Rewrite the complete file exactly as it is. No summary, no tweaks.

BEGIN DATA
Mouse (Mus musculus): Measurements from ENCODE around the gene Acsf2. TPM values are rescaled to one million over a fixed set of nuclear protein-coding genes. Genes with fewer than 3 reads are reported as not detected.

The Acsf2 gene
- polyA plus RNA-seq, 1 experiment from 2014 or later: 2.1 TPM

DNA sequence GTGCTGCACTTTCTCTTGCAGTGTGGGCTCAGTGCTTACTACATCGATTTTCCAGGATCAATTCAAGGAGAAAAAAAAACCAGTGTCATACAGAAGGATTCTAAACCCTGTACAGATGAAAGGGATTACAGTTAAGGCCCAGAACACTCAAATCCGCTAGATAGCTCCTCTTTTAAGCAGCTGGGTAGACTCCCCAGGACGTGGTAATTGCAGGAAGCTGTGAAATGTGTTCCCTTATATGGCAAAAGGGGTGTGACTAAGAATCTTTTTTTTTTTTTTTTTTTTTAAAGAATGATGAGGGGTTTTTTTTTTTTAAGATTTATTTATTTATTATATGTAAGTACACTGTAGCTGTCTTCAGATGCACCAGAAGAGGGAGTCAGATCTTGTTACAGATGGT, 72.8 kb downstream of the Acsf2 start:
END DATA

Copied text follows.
Mouse (Mus musculus): Measurements from ENCODE around the gene Acsf2. TPM values are rescaled to one million over a fixed set of nuclear protein-coding genes. Genes with fewer than 3 reads are reported as not detected.

The Acsf2 gene
- polyA plus RNA-seq, 1 experiment from 2014 or later: 2.1 TPM

DNA sequence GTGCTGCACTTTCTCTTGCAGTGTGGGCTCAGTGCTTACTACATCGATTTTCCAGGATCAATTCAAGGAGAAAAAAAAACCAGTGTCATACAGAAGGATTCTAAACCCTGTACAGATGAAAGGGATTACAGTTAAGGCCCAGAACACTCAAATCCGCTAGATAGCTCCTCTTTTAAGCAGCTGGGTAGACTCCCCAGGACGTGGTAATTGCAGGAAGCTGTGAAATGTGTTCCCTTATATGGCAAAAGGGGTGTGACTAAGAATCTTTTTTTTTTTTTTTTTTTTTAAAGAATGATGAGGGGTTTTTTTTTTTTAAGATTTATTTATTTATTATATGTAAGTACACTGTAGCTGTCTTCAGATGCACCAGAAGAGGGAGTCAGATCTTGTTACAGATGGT, 72.8 kb downstream of the Acsf2 start: